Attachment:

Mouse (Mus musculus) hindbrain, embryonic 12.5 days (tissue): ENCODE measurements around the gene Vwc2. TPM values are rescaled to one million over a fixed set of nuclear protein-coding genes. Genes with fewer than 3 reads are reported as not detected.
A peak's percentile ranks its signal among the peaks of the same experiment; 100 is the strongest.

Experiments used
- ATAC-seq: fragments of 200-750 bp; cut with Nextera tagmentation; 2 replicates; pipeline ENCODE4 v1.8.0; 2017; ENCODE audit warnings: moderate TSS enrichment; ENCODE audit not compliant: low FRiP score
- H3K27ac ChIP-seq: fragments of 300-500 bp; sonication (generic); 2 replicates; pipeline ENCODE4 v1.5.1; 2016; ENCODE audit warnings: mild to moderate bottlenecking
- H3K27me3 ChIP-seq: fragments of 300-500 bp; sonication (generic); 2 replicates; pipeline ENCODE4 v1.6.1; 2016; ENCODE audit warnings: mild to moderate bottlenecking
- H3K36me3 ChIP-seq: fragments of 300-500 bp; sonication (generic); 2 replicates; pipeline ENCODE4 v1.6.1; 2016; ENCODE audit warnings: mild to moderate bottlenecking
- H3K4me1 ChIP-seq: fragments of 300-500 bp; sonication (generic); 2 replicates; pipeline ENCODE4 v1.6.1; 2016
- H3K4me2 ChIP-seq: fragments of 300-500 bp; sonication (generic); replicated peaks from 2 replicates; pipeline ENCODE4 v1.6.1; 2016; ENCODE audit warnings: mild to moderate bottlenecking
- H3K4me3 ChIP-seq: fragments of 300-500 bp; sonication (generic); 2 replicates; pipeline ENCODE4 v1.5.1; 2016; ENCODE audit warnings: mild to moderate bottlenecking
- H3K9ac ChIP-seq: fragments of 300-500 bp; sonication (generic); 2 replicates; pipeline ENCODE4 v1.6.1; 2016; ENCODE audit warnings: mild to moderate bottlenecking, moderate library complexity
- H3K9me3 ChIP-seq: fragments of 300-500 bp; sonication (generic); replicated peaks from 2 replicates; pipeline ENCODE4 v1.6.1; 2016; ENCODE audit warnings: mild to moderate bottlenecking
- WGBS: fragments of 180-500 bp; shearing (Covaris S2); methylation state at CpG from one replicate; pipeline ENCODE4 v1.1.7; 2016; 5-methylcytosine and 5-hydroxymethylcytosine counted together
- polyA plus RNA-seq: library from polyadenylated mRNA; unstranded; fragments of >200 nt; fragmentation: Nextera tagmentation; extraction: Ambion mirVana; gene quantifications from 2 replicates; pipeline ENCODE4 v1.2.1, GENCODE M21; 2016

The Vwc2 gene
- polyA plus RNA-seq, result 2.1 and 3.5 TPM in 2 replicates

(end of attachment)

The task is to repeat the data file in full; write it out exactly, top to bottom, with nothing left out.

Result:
Mouse (Mus musculus) hindbrain, embryonic 12.5 days (tissue): ENCODE measurements around the gene Vwc2. TPM values are rescaled to one million over a fixed set of nuclear protein-coding genes. Genes with fewer than 3 reads are reported as not detected.
A peak's percentile ranks its signal among the peaks of the same experiment; 100 is the strongest.

Experiments used
- ATAC-seq: fragments of 200-750 bp; cut with Nextera tagmentation; 2 replicates; pipeline ENCODE4 v1.8.0; 2017; ENCODE audit warnings: moderate TSS enrichment; ENCODE audit not compliant: low FRiP score
- H3K27ac ChIP-seq: fragments of 300-500 bp; sonication (generic); 2 replicates; pipeline ENCODE4 v1.5.1; 2016; ENCODE audit warnings: mild to moderate bottlenecking
- H3K27me3 ChIP-seq: fragments of 300-500 bp; sonication (generic); 2 replicates; pipeline ENCODE4 v1.6.1; 2016; ENCODE audit warnings: mild to moderate bottlenecking
- H3K36me3 ChIP-seq: fragments of 300-500 bp; sonication (generic); 2 replicates; pipeline ENCODE4 v1.6.1; 2016; ENCODE audit warnings: mild to moderate bottlenecking
- H3K4me1 ChIP-seq: fragments of 300-500 bp; sonication (generic); 2 replicates; pipeline ENCODE4 v1.6.1; 2016
- H3K4me2 ChIP-seq: fragments of 300-500 bp; sonication (generic); replicated peaks from 2 replicates; pipeline ENCODE4 v1.6.1; 2016; ENCODE audit warnings: mild to moderate bottlenecking
- H3K4me3 ChIP-seq: fragments of 300-500 bp; sonication (generic); 2 replicates; pipeline ENCODE4 v1.5.1; 2016; ENCODE audit warnings: mild to moderate bottlenecking
- H3K9ac ChIP-seq: fragments of 300-500 bp; sonication (generic); 2 replicates; pipeline ENCODE4 v1.6.1; 2016; ENCODE audit warnings: mild to moderate bottlenecking, moderate library complexity
- H3K9me3 ChIP-seq: fragments of 300-500 bp; sonication (generic); replicated peaks from 2 replicates; pipeline ENCODE4 v1.6.1; 2016; ENCODE audit warnings: mild to moderate bottlenecking
- WGBS: fragments of 180-500 bp; shearing (Covaris S2); methylation state at CpG from one replicate; pipeline ENCODE4 v1.1.7; 2016; 5-methylcytosine and 5-hydroxymethylcytosine counted together
- polyA plus RNA-seq: library from polyadenylated mRNA; unstranded; fragments of >200 nt; fragmentation: Nextera tagmentation; extraction: Ambion mirVana; gene quantifications from 2 replicates; pipeline ENCODE4 v1.2.1, GENCODE M21; 2016

The Vwc2 gene
- polyA plus RNA-seq, result 2.1 and 3.5 TPM in 2 replicates